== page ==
You don't need to bake your site to static files to be fast
Recently (for my value of recently) there has been a bunch of people pushing rendering your website to static files as the way to make it able to stand up to surprise load; for example, Tim Bray's More on Baking (which has links to others). I disagree with this approach, because it's not necessary and it has some significant downsides.
You don't need static files to go fast when you're hit with load; you just need software that doesn't suck. A little caching helps a lot and is generally very easy to add to decent software, and honestly these days any blog or framework with pretensions of quality should have some sort of option for this. As I've discussed before, the load surges from popular links aren't the same as being heavily loaded in general and thus they can be dealt with with much simpler techniques.
Since everyone likes anecdotal evidence, I will point to DWiki (the software behind this blog) as an existence proof of my thesis. DWiki is not what you could call small and efficient, and it still manages to hold up against load with only a relatively crude cache. It's not running on a big dedicated server, either; this machine is relatively modest and this blog shares it with lots of other things. I've never been linked to by any of the big traffic sources, but I have been pounded by spambots and the campus search engine without anyone really noticing.
The big downside of static rendering is the problem that Tim Bray glosses over: cache invalidation. Your static rendering is a cache of your real website, so when your real website changes (for example, someone leaves a comment or you modify an entry) you need to invalidate all of the static renderings for all of the URLs where the updated content appears. Tim Bray makes this sound easy because he has cleverly arranged to not have anything that he needs to do cache invalidation on, but he has done so by being aggressively minimalistic (for example, he doesn't really do tagging or categories). This is, to put it one way, very unusual. Most blog software that you want to use is all about having multiple views of the same basic information; you have the entry page and the main page and the category or tag pages and various archival views, and you may have syndication feeds for some or all of them. All of this multiplies the number of URLs involved in your site quite a bit.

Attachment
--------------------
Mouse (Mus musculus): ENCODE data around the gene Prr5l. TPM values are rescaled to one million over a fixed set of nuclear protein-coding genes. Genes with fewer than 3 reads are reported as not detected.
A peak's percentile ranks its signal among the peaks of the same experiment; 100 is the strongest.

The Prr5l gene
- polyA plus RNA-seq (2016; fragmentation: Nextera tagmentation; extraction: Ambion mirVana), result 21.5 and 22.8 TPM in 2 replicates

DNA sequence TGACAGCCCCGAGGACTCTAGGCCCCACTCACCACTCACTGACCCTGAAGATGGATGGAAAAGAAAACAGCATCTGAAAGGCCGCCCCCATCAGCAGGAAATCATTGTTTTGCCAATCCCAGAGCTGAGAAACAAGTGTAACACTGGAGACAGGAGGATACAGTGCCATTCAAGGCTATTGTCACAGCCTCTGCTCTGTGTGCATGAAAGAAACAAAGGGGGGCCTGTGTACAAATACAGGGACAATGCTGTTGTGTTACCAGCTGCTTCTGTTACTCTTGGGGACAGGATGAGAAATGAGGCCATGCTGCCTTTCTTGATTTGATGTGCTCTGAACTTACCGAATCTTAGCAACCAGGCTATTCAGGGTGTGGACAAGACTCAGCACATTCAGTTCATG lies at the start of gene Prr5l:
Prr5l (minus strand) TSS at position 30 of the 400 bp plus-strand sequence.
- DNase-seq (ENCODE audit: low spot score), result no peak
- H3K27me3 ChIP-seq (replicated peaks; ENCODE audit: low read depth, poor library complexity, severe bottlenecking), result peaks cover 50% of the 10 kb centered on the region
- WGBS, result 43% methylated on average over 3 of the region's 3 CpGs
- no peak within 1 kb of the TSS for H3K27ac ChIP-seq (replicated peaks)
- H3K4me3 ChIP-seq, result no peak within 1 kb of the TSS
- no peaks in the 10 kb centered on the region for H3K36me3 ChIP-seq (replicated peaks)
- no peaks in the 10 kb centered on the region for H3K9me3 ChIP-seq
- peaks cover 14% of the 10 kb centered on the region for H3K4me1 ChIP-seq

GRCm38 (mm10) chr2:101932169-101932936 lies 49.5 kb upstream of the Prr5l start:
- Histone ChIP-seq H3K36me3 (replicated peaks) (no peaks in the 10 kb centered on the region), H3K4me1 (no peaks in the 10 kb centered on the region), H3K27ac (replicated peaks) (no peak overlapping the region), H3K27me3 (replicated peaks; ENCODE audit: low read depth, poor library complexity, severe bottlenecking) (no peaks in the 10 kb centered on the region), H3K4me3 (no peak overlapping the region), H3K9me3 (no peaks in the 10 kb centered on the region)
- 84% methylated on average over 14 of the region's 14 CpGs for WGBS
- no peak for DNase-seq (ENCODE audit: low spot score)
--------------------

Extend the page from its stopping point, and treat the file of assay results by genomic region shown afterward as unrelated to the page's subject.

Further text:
(This URL multiplication also increases the cost of baking your site, of course. If you have a heavily baked site and more than a modest amount of content, you probably aren't going to have many alternate views of your content, or at least not very many alternate views of content that you expect to change very often. For example, you might make all of your archive and category pages just have the titles of entries so that you don't have to re-render them if you modify an entry.)
Ultimately it is the usual tradeoff; baked sites run faster at the cost of more work for you. I think that this is a bad tradeoff for most people, since most people do not have heavily loaded sites and an occasional load surge is quite easy to deal with (provided that you have software that doesn't suck).
PS: possibly I am overly optimistic about the quality of common blogging and framework software.
The importance of test suites for standards
A while back I noted that very few of the web's standards have a test suite and that this could be a problem. You might reasonably ask why this matters, especially since so few standards in general have a test suite.
My answer is that having an official test suite for the standard does a lot of things:
- it lets you know if the implementation you've created actually
conforms. Without this you're left with various sorts of ad-hoc
tests that may be hard to set up and run (eg, do you interoperate
with as many of the other implementations as possible in as many
situations as possible).
- it means that everyone has the same idea of conformance and what
the correct behavior is. Ideally this includes odd and unconventional
behaviors, because the people who created the test suite looked for
areas in the standard that could be missed or misunderstood and added
tests to cover them.
- a test suite forces standard writers to be unambiguous about what
the standard says. When people write tests, they also have to come
up with what the results of the tests should be.
- the process of creating a test suite exercises the standard and
thus helps to insure that it doesn't have subtle contradictions
and that it is complete. These issues will also be discovered by
attempting to implement the standard, but the advantage of a test
suite is that it discovers these issues before the standard is
- the process of creating the test suite also makes sure that the standard's authors understand at least some of the implications of the standard's requirements before the standard is finalized. This is not as good as requiring an implementation, but it will at least find some of the problems.
All of these are good and praiseworthy things, but there's another way to look at the situation. The reality is that every standard needs a test suite and is going to get at least one. The only question is whether the 'test suite' will be written independently by every sane implementor, using whatever potentially mistaken ideas of the proper standard-compliant behavior that the implementor gathered from reading the standard a few times, or if the test suite will be created by people who know exactly what the standard requires because they wrote it.
(Every sane implementor needs a test suite because they need to test whether their implementation actually works right.)
(Yes, all of this is obvious and well known. I just feel like writing it down, partly to fix it in my mind.)